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P2 Trends in lung cancer diagnostics, does the timing of tests matter? Results from the National Lung Cancer Audit 2009–2011
  1. IS Woolhouse1,
  2. R Stanley2,
  3. M Slade3,
  4. P Beckett1,
  5. MD Peake1
  1. 1Royal College of Physicians, London, UK
  2. 2The Health and Social Care Information Centre, Leeds, UK
  3. 3Papworth Hospital, Cambridge, UK

Abstract

Background NICE lung cancer guidelines recommend choosing investigations that give the most information about diagnosis and staging with the least risk to the patient. In particular, performing CT scan before bronchoscopy, PET scan before surgery and avoiding tests that give only diagnosis when information on staging is also needed to guide treatment. We report current UK practice for lung cancer patients diagnosed following a GP referral and assess the impact of the timing of diagnostic and staging tests on the number of tests, diagnostic times and survival.

Methods Data submitted to the National Lung Cancer Audit 2006 to 2011 were analysed. Completeness of the “date CT performed” field was used as a marker of diagnostic data quality. The audit periods 2006–8 were excluded due to CT completeness less than 80%. This study focuses on outpatient pathways and includes GP referrals only.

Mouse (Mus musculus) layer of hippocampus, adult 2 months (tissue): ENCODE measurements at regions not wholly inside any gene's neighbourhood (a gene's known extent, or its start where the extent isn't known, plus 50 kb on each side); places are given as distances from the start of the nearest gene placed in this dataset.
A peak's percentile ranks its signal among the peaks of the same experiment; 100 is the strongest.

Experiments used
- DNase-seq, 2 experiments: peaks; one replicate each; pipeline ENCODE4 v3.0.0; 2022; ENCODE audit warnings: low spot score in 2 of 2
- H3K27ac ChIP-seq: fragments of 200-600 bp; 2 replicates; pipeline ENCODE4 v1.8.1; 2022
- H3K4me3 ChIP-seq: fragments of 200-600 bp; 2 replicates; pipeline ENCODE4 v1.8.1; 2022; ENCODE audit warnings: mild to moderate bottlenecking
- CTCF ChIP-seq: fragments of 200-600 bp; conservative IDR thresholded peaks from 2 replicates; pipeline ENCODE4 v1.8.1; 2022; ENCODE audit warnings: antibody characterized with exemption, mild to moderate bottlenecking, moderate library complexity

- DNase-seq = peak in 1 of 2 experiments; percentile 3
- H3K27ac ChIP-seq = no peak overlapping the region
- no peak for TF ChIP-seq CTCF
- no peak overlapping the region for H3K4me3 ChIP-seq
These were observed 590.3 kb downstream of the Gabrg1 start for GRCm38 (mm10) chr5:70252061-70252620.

Results 43,747 patients were identified. The proportion of patients recorded as having each test is shown in the table. The proportion of patients with two or more tests recorded dropped from 30% in 2009 to 26.5% in 2011 (p < 0.001). Mean diagnostic time was significantly shorter in patients undergoing CT before first appointment (30 days versus 36 days, p < 0.001). The mean number of tests was marginally lower in patients undergoing CT before bronchoscopy (1.5 tests versus 1.6 tests, p < 0.01). This equates to 4375 fewer tests in this study population. Of the 7,340 patients who underwent surgery, mean survival in those with a date of death recorded was higher in those with PET recorded (356 versus 300 days, p < 0.001) but no different in those with pre-operative histology recorded (334 versus 322 days, p = ns).

Conclusion The data suggest an improvement in practice consistent with current guidance and that diagnostic pathways with early CT are associated with shorter diagnostic times and fewer diagnostic tests. However, a significant proportion of patients undergoing surgery do not have a PET scan recorded which is associated with worse survival. Further study is required to understand this association but it may relate to unrecognised metastatic disease in patients not undergoing PET before surgery.

Abstract P2 Table 1.

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